The Ohio State professor has a crazy idea for reform: What if we talked with our representatives in Washington?
Despite the ugliness of politics—the cynicism, the disinformation, the poisonous rhetoric—Michael Neblo is hopeful. The Ohio State political science professor is trying to reconnect citizens and their representatives by building a deliberative, directly representative government, all while congressional approval languishes and the country becomes more polarized. He swears it’s not as bad as it seems.
Neblo, the director of OSU’s Institute for Democratic Engagement and Accountability, or IDEA, studies the gap between textbook democracy and how it actually functions. He acknowledges that interest groups and the influx of money have aggravated the divide between the people and their leaders, but he believes the key problem is structural. In 1793, U.S. House districts contained 34,000 people on average; today, the number is 750,000, according to Vox. In that time, voting rights and the scope of federal government expanded greatly, making it more difficult for members of Congress to interact with a representative group of voters or learn how they feel.Like what you’re reading? Subscribe to our weekly newsletters.
Meanwhile, the town halls meant to make members accessible have had the opposite effect. “There was no point to it, other than to have politicians stand up there and be piñatas for angry people,” Neblo says.
In response, he and his colleagues Kevin Esterling and David Lazer upended the format, creating deliberative online town halls. These forums, which began in 2006, pair an elected official with a random, representative sample of constituents, totaling a few hundred to several thousand per event. Each one is about a single topic—immigration, the future of work, terrorism—and researchers share nonpartisan background information beforehand so basic facts are agreed upon. Participants submit questions live, and a moderator poses them to the legislator after redundancies and off-topic questions are eliminated. Neblo says it forces politicians off talking points and into substantive discussions.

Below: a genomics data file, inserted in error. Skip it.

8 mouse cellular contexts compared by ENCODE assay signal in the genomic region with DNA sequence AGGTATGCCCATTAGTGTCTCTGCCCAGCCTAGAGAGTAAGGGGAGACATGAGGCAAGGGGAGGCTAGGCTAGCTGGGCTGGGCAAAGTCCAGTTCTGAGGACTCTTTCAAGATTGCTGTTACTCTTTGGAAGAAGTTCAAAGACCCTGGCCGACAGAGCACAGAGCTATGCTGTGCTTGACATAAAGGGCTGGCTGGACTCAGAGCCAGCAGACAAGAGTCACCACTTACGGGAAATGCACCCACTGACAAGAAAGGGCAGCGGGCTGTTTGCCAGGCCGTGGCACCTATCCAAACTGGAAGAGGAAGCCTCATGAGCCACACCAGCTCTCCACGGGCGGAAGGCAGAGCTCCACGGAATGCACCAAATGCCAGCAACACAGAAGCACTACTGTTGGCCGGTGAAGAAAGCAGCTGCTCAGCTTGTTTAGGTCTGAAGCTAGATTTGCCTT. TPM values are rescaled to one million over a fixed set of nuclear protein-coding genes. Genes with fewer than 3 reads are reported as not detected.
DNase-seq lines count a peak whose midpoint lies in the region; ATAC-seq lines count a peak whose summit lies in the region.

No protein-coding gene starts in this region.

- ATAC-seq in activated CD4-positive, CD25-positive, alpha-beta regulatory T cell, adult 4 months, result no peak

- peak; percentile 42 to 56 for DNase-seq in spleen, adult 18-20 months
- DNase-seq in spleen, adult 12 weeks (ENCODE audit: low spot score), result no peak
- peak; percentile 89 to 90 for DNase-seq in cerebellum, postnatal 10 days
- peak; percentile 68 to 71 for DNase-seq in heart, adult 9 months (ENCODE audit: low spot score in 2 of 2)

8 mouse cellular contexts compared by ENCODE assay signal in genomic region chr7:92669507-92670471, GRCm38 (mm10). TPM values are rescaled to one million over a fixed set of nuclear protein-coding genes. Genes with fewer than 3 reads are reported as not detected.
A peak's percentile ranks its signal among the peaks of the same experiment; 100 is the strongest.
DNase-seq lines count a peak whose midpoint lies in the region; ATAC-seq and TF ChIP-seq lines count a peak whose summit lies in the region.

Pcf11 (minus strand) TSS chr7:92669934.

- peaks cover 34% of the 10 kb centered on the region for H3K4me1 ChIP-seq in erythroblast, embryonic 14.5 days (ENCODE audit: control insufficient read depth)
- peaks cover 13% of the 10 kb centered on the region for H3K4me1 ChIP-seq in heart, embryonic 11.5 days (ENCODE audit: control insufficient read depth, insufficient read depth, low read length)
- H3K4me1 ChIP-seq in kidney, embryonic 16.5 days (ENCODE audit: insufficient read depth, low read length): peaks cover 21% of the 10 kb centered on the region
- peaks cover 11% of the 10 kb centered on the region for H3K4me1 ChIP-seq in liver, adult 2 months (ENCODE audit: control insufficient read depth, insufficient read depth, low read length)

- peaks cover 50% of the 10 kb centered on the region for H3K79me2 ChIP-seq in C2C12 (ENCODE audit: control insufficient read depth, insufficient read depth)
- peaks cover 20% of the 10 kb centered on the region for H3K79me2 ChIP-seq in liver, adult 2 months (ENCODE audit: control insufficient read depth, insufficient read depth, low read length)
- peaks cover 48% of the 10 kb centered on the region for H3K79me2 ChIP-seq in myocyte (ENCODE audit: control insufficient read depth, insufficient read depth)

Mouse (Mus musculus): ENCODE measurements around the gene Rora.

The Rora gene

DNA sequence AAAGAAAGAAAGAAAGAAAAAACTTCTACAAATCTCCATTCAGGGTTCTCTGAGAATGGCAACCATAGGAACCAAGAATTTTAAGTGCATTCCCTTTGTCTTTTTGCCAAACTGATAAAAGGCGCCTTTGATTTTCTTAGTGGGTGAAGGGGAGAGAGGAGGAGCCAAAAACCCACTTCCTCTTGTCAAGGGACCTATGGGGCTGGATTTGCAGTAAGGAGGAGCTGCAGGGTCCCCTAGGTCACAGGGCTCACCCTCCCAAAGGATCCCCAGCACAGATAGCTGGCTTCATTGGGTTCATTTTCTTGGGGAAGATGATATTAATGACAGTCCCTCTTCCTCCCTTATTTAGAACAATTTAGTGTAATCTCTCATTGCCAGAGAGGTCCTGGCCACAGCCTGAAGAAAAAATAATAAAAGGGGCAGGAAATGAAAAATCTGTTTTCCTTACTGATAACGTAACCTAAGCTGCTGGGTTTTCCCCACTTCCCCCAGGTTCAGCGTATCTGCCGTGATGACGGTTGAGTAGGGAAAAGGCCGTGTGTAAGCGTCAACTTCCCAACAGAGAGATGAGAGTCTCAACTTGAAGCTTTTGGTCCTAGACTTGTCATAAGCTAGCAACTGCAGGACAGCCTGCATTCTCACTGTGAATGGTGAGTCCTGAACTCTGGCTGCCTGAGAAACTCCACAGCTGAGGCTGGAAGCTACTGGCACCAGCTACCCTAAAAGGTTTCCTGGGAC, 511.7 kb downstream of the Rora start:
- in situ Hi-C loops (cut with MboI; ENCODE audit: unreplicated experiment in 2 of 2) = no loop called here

As outlined in the 2018 book “Politics with the People,” the results have been promising. On average, officials receive a 35 percent increase in job approval and a triple-digit bump in their handling of the issue, says Amy Lee, IDEA’s associate director. Participants were 10 percent more likely to vote for that member and 9 percent more likely to vote in the next election. It turns out, the average person isn’t into politics as blood sport, Neblo says.
Yet voices on the fringe are angrier than ever. This summer, a contingent of disenchanted Republicans took to the state party’s Facebook page to decry the failure to impeach Gov. Mike DeWine over his COVID restrictions, some even calling chairwoman Jane Timken, Ohio’s conservative standard-bearer, a Marxist. How can deliberative discussions be effective when the loudest people in the room teeter on the edge of reality?
Neblo emphasizes that the odds of the small number of fringe voters making it into a representative cross-section are tiny, and the researchers have never had to remove a question for being vulgar, abusive or inciting in 15 years. Still, comments and questions have been more intense this year, and though the virtual forums continue to produce gains in approval and likelihood to re-elect, Neblo and Lee won’t be surprised if they’re less dramatic than past results.
All eight town halls in 2020 have been about COVID, and a few have featured a bipartisan pair rather than one officeholder, in part to combat disinformation. Lee moderated an August forum between Republican Rep. David Joyce from Ohio’s 14th District and Democratic Rep. Tim Ryan from the 13th. They differed mildly on some topics, but they spent most of the 90 minutes echoing public health officials’ messages and finding areas of agreement. It was pleasant, even overly chummy at times.
That difference in tone is the point. There are persuadable voters in these forums—a rarity, Neblo says—so elected officials know they can’t just toss out red meat like they would to diehard supporters. His core idea is that frequently placing officeholders in front of these cross-sections will motivate them to be more moderate, and hopefully more responsive, while also informing the public about important topics. He and Lee plan to scale them up, and he would like it to become the norm for representatives to hold these forums weekly. It won’t change how anyone feels about divisive topics like abortion, but he knows there’s plenty of consequential policy beyond that.
“I’m not saying that we’re all just going to wake up and it’s going to be unicorns and fairy dust,” Neblo says. “I do want to maintain that we’ve got a real opportunity to make a significant difference in improving our politics and making it function like it’s supposed to be for the average constituent.”